Consider investigating educational opportunities that would bridge your background to your new field. You may want to take an evening course at a local college or a university which offers the specialty you are interested in or you may want to participate in seminars and or educational conferences to support the needed skill sets -- many times college credits are offered to those who attend. Many local professional groups can offer insight or suggestions to 'break into' into a chosen field. A wide variety of computer-based training is offered to federal civilian employees to encourage self-development. Supervisors are encouraged to offer employees time to utilize self-development tools, to become more proficient on the job. Professional Military Education is open to federal civilian employees. Non-resident Professional Military Education -- Squadron Officers School, Air Command and Staff College and Air War College at the appropriate level offers great educational opportunities. PME can also be completed in-residence, at seminars or through correspondence.
Other developmental opportunities:
· For self-development ideas and on-line links, the Supervisor Resource Center (managed by the Air Force) is an excellent site that provides a wealth of resources for self-development: https://www.my.af. mil/gcss-af/USAF/ep/globalTab.do?channelPageId= s88B4F00B2F6B2934012F939C799305F8
· Developmental Education is also available to Air Force civilian employees and includes the Civilian Development Education Programs, Civilian Strategic Leadership Program, Executive Leader Development Initiative and Intermediate Level Development Initiative. ELDI and ILDI programs are only available to members of the Science and Engineering and Program Management Career Fields. To learn more about these programs, visit the Air Force Civilian Force Development Home Page at https://gum-crm.csd.disa.mil/app/answers/detail/ a_id/13085/kw/civilian%20development/p/1%2C2.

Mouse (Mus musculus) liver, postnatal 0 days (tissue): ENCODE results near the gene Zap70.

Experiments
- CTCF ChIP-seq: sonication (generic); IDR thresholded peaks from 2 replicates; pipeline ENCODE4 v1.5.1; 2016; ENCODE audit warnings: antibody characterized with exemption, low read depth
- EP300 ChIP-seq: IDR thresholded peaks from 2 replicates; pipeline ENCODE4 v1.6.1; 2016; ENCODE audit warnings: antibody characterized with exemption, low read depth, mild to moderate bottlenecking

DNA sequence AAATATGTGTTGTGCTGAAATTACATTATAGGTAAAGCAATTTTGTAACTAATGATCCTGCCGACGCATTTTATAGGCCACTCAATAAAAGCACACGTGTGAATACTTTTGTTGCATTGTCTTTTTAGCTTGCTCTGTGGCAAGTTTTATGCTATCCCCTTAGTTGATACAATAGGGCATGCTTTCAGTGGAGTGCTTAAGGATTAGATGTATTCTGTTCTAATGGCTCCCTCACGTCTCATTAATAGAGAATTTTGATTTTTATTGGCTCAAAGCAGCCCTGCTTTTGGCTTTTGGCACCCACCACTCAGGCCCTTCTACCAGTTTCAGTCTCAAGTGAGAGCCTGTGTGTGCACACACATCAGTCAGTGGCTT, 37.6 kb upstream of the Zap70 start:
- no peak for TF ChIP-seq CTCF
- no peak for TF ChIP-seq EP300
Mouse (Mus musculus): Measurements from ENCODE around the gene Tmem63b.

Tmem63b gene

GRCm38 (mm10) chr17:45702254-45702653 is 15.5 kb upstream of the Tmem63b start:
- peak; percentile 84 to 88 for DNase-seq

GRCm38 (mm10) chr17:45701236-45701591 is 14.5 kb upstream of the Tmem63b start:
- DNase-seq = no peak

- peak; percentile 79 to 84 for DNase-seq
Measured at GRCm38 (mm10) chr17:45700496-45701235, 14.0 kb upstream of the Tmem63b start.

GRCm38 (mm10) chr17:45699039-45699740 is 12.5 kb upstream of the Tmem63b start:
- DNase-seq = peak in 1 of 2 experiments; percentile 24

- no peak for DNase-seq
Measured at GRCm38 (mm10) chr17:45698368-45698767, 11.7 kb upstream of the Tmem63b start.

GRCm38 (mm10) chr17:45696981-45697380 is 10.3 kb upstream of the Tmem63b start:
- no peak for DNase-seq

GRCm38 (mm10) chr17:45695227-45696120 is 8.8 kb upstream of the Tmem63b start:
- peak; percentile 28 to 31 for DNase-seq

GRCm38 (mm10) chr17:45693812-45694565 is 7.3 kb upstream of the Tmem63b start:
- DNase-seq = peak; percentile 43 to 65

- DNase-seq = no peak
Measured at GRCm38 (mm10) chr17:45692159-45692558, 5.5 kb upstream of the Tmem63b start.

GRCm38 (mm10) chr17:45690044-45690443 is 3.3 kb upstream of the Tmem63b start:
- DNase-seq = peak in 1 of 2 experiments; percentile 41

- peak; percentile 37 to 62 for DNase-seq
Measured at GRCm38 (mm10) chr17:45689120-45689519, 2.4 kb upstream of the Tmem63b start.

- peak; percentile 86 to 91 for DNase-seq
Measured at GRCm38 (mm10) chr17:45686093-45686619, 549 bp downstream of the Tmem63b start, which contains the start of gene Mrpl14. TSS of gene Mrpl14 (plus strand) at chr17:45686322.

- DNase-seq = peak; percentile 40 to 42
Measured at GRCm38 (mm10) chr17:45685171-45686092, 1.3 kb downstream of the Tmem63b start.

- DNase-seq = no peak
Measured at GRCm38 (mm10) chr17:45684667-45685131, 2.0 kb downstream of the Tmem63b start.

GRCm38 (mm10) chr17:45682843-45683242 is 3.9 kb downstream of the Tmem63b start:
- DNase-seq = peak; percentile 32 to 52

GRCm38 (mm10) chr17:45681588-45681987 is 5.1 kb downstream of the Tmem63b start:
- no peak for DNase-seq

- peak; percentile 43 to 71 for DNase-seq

· Consider enrolling in the Employee Enhancement Program. EEP is a leadership and knowledge enhancement program for employees in grades GS-09 through GS-12, or WG-10 through WS-14. The application period generally runs late December through mid-January each year.
· The Emerging Supervisor Development Program (formally referred to as Supervisor Development Program) is a competitive program used to identify high-potential employees who possess technical expertise and who have demonstrated leadership competencies. This program provides both formal and experiential training prior to placement into a first-level supervisory position. In most cases, first-level supervisory positions (through GS-14) will be filled by an ESDP graduate.
· The AFSC Leader and Supervisor Development Continuum has been developed to provide AFSC employees a systematic blueprint for self-improvement and the development of leadership and supervisory skills. It is the tool AFSC uses to provide standardized career long approach to leadership development.
In conclusion, as a civilian employee, it is critical to continue your education and broaden your knowledge, skills and abilities during your career. By participating in continuous learning you can demonstrate you are prepared to move forward, accept greater responsibilities, and tackle future Air Force challenges. Obtaining an advanced degree will make you more competitive for Air Force civilian leadership positions. By defining and setting your long term and short term goals, you will be able to build a roadmap to a successful career. Periodically evaluate those goals to ensure they are still relevant. Your supervisor is a good avenue for discussing, clarifying, and achieving your goals during career counseling sessions.